A Catholic perspective on Democracy
September 13, 2017
New RC teachers told: Teaching is serious business
September 13, 2017

Endings and beginnings

Jonathan Cruz walks past piles of waterlogged home goods as residents in the Meyerland neighborhood of Houston begin to recover from Tropical Storm Harvey's catastrophic floods Aug. 31. The Buffalo Bayou, which courses through the nation's fourth largest city, surged past record numbers and flooded thousands of homes in Houston. (CNS photo/James Ramos, Texas Catholic Herald See stories slugged HARVEY-

by Juliana Valdez

So, the vacation is over for school goers, teachers, pupils and students alike. For those already in the system and those entering for the first time, it is a new beginning. New form, new class, infants coming from nursery school, it is a new beginning. With new beginnings come challenges. There is doubt, anxiety and fear for some, while for others it’s a continuation of where they left off.

I remember while still teaching, I used to look forward to this September term when the ‘babies’ were entering the school for the first time. While some clung to mummy or daddy, there were those who approached the whole situation as though they had been there already. There would be screams from the little ones begging not to be left, and tears from both parents and children. This is really an emotional time, which requires understanding, compassion and consideration.

The teachers, too, having prepared for their new brood, those promoted to a higher class or those receiving the ‘babies’, would also display anxiety. Lots of time, resources and effort would have been put in to ensure a welcoming environment, (kudos, Miss Romeo!) so as to ensure work will get underway as soon as possible.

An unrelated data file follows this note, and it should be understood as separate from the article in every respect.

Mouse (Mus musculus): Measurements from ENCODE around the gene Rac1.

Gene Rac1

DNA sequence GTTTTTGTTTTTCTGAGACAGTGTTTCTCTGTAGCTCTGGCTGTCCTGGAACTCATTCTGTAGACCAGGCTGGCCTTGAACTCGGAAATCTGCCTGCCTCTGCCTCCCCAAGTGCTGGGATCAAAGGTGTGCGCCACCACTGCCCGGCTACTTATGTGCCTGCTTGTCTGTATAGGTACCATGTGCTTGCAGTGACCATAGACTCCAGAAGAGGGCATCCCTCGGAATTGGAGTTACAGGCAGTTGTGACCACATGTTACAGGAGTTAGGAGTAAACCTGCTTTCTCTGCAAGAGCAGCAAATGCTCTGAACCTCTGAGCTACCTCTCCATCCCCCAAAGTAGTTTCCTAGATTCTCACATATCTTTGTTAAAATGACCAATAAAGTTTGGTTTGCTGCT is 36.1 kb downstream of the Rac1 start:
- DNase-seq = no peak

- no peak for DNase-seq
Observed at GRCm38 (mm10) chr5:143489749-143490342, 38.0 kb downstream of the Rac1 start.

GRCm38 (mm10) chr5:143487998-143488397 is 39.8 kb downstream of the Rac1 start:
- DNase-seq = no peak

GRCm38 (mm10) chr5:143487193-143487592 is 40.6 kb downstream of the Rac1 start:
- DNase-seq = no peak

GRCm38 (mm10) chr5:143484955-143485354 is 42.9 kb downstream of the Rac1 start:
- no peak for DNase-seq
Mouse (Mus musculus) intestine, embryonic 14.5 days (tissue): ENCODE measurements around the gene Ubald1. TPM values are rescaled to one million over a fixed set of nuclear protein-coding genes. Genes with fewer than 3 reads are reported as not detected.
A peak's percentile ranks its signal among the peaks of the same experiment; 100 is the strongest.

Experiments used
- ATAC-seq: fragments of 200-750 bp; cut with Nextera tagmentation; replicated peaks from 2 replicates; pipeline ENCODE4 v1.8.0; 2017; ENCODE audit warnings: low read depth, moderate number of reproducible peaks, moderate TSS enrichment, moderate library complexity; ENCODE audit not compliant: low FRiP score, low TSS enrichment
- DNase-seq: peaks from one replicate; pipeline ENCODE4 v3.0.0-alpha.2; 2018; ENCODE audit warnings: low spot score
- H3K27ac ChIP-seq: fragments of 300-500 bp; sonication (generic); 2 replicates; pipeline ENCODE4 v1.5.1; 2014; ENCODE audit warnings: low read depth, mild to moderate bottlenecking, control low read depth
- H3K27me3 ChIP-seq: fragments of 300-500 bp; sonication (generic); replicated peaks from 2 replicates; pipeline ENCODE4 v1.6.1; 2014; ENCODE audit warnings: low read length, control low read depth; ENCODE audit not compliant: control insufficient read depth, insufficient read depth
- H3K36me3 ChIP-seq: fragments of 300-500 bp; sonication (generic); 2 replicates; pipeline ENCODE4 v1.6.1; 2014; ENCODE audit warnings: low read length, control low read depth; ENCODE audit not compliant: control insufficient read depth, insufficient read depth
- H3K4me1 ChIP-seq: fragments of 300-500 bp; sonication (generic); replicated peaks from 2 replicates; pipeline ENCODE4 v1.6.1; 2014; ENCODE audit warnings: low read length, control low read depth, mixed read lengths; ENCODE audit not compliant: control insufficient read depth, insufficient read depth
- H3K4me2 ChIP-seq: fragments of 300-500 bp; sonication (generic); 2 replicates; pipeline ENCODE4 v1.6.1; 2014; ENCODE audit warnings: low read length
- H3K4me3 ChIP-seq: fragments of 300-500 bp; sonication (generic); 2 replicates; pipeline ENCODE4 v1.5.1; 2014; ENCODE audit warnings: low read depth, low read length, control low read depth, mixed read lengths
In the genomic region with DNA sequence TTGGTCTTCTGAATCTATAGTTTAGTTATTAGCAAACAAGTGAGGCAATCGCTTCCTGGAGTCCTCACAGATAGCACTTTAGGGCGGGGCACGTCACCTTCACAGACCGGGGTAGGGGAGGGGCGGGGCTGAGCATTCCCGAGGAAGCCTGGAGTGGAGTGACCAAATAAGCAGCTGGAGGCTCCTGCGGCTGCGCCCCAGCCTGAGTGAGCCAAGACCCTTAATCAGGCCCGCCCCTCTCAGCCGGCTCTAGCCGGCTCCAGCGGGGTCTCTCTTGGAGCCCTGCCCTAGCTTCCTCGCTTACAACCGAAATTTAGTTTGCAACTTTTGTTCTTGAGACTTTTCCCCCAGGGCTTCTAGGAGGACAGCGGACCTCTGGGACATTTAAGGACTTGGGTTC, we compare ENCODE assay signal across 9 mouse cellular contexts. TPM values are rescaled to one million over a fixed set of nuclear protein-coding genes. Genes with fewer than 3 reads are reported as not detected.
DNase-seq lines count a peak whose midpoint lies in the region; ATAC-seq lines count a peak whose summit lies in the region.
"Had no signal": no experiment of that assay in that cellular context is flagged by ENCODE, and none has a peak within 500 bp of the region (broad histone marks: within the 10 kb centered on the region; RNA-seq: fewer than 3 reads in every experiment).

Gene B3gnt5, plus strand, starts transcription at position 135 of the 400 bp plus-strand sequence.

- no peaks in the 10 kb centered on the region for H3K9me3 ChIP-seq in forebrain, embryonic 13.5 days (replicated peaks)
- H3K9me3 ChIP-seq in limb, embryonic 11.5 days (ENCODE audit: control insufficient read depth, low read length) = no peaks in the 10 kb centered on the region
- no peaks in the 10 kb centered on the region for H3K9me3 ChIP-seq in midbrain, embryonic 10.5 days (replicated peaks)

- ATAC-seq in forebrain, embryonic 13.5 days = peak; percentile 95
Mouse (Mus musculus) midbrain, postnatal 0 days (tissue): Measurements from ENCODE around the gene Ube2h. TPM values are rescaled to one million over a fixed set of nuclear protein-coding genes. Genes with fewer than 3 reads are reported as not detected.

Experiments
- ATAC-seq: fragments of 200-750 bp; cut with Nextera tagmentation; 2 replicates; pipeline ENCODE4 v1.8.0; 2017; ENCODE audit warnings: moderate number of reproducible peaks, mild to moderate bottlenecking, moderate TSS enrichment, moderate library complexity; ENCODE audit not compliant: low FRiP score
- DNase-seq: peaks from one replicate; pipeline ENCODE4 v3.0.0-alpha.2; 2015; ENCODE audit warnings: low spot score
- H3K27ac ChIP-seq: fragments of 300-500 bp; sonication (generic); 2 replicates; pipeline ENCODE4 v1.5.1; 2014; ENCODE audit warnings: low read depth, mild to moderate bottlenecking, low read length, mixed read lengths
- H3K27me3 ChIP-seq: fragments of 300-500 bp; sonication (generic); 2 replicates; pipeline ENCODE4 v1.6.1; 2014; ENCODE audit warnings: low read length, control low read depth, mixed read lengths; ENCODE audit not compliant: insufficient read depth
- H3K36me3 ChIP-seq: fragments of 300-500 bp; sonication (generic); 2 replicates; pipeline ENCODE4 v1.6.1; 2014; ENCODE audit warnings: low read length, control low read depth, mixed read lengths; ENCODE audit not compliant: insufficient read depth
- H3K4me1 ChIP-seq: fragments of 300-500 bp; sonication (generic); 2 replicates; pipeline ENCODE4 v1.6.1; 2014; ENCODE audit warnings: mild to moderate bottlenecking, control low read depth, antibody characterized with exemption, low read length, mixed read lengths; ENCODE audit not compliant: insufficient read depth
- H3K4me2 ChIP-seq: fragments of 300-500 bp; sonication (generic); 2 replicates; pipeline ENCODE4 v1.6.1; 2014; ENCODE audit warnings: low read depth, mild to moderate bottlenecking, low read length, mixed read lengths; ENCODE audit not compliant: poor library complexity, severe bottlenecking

Speaking of new beginnings, my heart goes out to those in Houston, Texas affected by Hurricane Harvey, who all must begin anew. I viewed footage of the pouring rain, relentless winds and raging floodwaters. The reporters made known the fact that rivers of water now occupied the paths which were previously roads, driveways and alleys.

The rescue efforts were remarkable with rescue teams going out on a limb to bring people as well as animals to safety using boats and helicopters. I looked at these rescuers wading in sometimes waist- and chest-high swirling, dirty water to bring others to dry ground; it was a united effort showing care and concern for the safety and well-being of human life.

There were also good Samaritans who owned boats and decided to do their part to assist in the rescue effort. Sadly, in one such situation, the boat overturned and up to my last viewing, the occupants had not been found.

As the floodwaters receded, people slowly returned to their homes. The devastation they encountered brought many to tears as they viewed the scenes before them. Many houses were condemned, some require extensive repairs, and precious family treasures and mementos were lost. They too are facing new beginnings. It will not be easy.

I found myself uniting my prayer with all those who are lifting up this situation, seeking divine intervention for resilience, strengthening of faith and the fortitude to embrace the new beginning, trusting Almighty God to see them through.

My faith was also challenged as I viewed the news reports of my fellow villager, Phillip ‘Ladders’ Doldron, 62, and a former student Keagan Subero, 22, who were both murdered in separate incidents. Keagan lost his mother, a teacher attached to St Gabriel’s Girls’ RC at the time of her passing, eight months ago. For the families, the Doldrons, the Augustus’, the Leoteauds and the Suberos it will be a new beginning as they face life now without the physical presence of their loved ones.

I again unite my prayers with all who at this time are lifting up these families, praying that the Holy Spirit, Comforter, Consoler and Advocate, would enfold them, allowing His peace to permeate their hearts and their situations.

“Weeping endures for the night, joy cometh with the morning….”